African Peering and Interconnection Forum: Unlocking Africa’s Regional Interconnection
11-12 August 2010
Why it happened: The African Interconnection Challenge
Gradual ongoing policy and regulatory changes have positively impacted a region that is heavily dependent on satellite connectivity for its main regional and global means of communications. Major investments have recently been made on submarine, terrestrial fiber infrastructures, mobile and wireless data technologies. These developments appear to be addressing some of the challenges that have contributed to the slow Internet growth in the region.
Despite the growing regional infrastructure, most of African cross-border Internet traffic exchange is exchanged, in Europe and North America. This is a clear indication that the satellite routing policies are still predominant in a submarine fiber setting.
A visible example is a trace of the path followed by an Internet packet from Nairobi, Kenya to Kigali, Rwanda. The packet from Nairobi will go to Europe then back to Kigali. The anomaly is that Rwanda is a landlocked country, and has its international fiber connectivity terrestrially connected via Uganda and the Kenyan coastal city of Mombasa.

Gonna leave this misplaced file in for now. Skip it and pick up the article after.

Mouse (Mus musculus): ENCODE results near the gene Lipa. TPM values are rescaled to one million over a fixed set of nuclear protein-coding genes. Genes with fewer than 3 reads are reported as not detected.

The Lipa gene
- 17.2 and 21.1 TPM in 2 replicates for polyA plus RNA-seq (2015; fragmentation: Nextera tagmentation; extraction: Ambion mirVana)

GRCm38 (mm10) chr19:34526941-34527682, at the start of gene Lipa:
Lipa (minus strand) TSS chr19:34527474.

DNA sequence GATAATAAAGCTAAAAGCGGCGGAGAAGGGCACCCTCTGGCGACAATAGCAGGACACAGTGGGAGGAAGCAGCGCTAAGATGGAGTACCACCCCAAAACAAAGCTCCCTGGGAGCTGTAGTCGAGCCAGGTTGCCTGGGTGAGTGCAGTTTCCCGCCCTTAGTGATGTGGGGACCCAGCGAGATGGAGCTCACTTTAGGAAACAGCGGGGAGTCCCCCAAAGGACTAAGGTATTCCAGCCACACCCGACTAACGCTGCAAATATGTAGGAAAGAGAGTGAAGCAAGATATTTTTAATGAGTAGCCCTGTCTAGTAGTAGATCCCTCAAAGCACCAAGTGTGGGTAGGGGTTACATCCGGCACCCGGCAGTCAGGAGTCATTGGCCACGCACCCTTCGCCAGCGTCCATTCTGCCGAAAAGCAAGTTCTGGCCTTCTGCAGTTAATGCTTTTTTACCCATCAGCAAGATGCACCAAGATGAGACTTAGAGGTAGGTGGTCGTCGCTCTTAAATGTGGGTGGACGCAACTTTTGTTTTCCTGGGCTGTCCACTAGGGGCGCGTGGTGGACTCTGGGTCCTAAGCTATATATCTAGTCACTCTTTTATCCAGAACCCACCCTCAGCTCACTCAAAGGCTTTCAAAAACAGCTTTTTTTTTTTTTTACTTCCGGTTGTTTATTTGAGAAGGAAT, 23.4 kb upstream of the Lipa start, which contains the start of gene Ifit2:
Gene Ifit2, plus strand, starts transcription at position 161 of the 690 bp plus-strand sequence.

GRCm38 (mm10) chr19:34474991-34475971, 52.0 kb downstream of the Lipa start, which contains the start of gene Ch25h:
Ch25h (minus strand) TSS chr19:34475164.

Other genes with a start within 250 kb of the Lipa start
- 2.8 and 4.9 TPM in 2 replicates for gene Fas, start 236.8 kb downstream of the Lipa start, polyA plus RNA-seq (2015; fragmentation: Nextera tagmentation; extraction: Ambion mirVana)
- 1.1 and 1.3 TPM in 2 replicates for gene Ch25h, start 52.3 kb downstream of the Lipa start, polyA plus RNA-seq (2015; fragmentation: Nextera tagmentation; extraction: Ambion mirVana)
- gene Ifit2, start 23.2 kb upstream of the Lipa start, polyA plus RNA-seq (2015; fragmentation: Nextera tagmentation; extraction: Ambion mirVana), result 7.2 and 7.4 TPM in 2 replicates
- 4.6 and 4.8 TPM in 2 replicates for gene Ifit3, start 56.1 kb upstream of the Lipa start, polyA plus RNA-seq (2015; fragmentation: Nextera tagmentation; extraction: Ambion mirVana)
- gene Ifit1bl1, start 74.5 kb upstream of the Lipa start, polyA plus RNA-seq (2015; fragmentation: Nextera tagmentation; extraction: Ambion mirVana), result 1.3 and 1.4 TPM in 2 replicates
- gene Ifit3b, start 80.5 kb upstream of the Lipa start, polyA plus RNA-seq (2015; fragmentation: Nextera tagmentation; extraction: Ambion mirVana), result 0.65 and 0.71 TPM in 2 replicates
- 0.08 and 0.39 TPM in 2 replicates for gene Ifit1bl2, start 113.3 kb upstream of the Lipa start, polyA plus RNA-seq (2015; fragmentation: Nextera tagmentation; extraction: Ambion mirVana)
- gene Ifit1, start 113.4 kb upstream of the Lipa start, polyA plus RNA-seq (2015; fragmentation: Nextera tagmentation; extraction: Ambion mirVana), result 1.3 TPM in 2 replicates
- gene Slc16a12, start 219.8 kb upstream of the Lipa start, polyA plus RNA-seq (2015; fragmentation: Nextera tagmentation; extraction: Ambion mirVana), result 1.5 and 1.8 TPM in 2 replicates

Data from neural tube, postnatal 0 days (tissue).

The scenario is replicated across the entire region and serves a barrier to growth, innovation and operational efficiency.
The Africa Peering and Interconnection Forum: Unlocking Africa’s Regional Interconnection addressed the key Interconnection opportunities and challenges in Africa and provided participants with global and regional insights on maximising regional opportunities. As a multi-stakeholder forum, the event facilitated robust discussion on cross-border interconnection approaches and challenges by encouraging participate by a range key players such as; infrastructure providers, Service Providers, IXPs and regulators.